Millions of Americans who gained Medicaid health insurance during the COVID-19 pandemic could lose coverage this year or next year when generous federal subsidies end, a new analysis found.
Kaiser Family Foundation estimates 5 to 14 million Americans could lose Medicaid when states begin to unwind coverage after the Biden administration declares the COVID-19 public health emergency is over.
The federal government provided billions in federal aid to states on the condition that they would not remove people from Medicaid until the public health emergency ends. The temporary measure to ensure Americans didn’t lost coverage during the pandemic has extended more than two years. Kaiser projects sign-ups for full and partial Medicaid coverage will have swollen by 25% to 110 million by September’s end.
It’s been a lucrative deal for states. States have collected more than $100 billion in Medicaid funds and fiscal relief over the past three fiscal years while spending a projected $47 billion to cover the pandemic Medicaid enrollees.
But the enhanced federal funding will cease during the quarter in which the public health emergency ends. The federal government will still pay a portion of the Medicaid tab for enrollees, but the federal match won’t be as generous. So some states might prioritize quick eligibility checks to ensure only those who still fully qualify continue in the program.
It’s a key date state Medicaid administrators and health policy experts are closely watching.
The public health emergency is now scheduled to end July 15, but every time a deadline has approached the U.S. Department of Health and Human Services has extended it another 90 days. HHS officials have said the administration will notify states 60 days before ending the emergency — which means the notification would need to come next week if the Biden administration intends to end the emergency in July.
FEDERAL AID: Millions of people could lose health insurance coverage when the COVID-19 emergency ends
When the emergency ends, state Medicaid agencies will have 12 months to check the eligibility of every person and notify those who no longer qualify.
People normally churn on and off Medicaid rolls when they gain or lose a job or family circumstances change. Many states are now checking mailing addresses and phone contacts of members to ensure they can quickly reach them when eligibility checks resume.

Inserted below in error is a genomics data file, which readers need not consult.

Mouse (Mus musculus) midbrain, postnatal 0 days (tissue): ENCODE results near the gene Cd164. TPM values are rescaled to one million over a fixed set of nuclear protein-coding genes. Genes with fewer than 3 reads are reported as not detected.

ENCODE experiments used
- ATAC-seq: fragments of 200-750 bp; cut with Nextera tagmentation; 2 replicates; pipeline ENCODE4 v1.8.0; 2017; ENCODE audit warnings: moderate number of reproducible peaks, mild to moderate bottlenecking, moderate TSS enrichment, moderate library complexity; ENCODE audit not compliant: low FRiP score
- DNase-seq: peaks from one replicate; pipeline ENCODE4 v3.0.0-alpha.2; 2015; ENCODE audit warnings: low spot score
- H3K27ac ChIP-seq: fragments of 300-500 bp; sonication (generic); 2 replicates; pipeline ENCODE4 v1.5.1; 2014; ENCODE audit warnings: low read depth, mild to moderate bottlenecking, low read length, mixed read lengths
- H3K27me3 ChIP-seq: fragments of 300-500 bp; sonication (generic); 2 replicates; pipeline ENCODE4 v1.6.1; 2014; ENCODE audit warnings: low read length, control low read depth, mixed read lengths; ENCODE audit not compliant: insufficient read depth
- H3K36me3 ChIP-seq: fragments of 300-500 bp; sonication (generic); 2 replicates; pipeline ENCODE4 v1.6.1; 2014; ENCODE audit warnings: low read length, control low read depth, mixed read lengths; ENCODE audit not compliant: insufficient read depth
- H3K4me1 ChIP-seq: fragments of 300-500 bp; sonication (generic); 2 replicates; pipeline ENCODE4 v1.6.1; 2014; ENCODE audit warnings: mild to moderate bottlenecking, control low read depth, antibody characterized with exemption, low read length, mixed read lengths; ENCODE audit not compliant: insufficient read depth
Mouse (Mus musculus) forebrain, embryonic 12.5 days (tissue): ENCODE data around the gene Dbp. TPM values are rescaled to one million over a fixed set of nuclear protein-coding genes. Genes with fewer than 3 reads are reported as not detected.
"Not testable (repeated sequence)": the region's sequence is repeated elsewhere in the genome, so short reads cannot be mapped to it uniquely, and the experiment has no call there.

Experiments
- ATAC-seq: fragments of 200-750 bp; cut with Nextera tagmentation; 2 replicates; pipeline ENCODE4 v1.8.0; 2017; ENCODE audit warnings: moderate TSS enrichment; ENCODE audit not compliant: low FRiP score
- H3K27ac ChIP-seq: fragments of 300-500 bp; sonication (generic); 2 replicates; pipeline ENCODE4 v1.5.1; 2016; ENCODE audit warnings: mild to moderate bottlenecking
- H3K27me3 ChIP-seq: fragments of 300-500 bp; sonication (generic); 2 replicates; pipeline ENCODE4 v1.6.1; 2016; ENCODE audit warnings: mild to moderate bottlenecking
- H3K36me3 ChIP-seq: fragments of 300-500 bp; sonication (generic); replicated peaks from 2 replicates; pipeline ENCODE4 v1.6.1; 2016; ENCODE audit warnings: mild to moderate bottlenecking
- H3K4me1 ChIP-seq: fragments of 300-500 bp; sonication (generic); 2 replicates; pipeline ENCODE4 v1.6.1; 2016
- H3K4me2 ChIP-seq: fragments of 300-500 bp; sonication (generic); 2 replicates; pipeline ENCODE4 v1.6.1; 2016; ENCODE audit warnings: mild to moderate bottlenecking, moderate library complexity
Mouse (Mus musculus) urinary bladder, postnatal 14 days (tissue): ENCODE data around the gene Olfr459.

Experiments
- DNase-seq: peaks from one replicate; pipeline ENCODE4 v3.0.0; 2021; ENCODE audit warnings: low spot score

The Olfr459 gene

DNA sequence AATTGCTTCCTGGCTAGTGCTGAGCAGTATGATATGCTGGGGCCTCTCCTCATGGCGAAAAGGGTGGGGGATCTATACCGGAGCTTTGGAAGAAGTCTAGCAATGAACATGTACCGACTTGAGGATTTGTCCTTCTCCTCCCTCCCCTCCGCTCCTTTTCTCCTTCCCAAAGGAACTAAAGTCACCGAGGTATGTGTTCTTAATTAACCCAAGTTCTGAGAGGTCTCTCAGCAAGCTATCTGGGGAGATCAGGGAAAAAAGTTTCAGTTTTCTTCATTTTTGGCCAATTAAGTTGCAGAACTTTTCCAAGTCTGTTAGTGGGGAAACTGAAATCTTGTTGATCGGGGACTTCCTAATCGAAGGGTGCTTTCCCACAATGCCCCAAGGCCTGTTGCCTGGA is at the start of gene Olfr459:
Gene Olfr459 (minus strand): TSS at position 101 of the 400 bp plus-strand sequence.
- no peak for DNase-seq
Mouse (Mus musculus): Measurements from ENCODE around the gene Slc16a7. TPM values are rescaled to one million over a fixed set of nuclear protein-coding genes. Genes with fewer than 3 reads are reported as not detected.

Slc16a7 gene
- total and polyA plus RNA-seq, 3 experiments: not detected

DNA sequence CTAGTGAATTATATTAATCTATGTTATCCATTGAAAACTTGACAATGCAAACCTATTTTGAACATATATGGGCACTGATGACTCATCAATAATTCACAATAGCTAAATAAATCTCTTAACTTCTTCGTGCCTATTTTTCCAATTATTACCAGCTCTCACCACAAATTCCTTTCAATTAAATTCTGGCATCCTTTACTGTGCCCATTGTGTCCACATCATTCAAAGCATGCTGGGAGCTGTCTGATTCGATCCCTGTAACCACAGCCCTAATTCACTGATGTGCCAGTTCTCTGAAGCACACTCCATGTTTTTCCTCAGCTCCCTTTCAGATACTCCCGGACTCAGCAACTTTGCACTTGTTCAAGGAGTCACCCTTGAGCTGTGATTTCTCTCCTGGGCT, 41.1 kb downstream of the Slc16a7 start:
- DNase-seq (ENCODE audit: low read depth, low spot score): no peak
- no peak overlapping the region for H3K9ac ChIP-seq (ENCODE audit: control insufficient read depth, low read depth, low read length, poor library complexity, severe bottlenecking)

Enrollment experts also encourage recipients to be prepared for and respond to mailings from state agencies to ensure their coverage is not improperly dropped. Others must brace for the possibility they will no longer qualify and will lose coverage. In such cases, enrollment experts can inform people about other coverage options such as the Affordable Care Act marketplace.
“That churn might happen again,” said Robin Rudowitz, Kaiser Family Foundation’s director for the program on Medicaid and the uninsured. “We know a lot of people may face barriers or red tape in terms of being able to maintain coverage, even if they’re eligible.”
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The Kaiser report said populations most likely to lose coverage include adults who gained Medicaid eligibility under the Affordable Care Act, parents who are not disabled and some children.
Rudowitz said experts also will be tracking whether more people become uninsured after the eligibility checks resume. The number of uninsured Americans dropped to 8.8% at the end of 2021 as millions gained Medicaid coverage and the American Rescue Plan Act offered more generous Affordable Care Act marketplace subsidies that lowered premiums for many.
That could change when states resume eligibility checks and disenroll Americans.
“We’ll be watching is to see what happens with overall coverage and if there’s an uptick in the uninsured rate,” Rudowitz said.
Ken Alltucker is on Twitter at @kalltucker, or can be emailed at firstname.lastname@example.org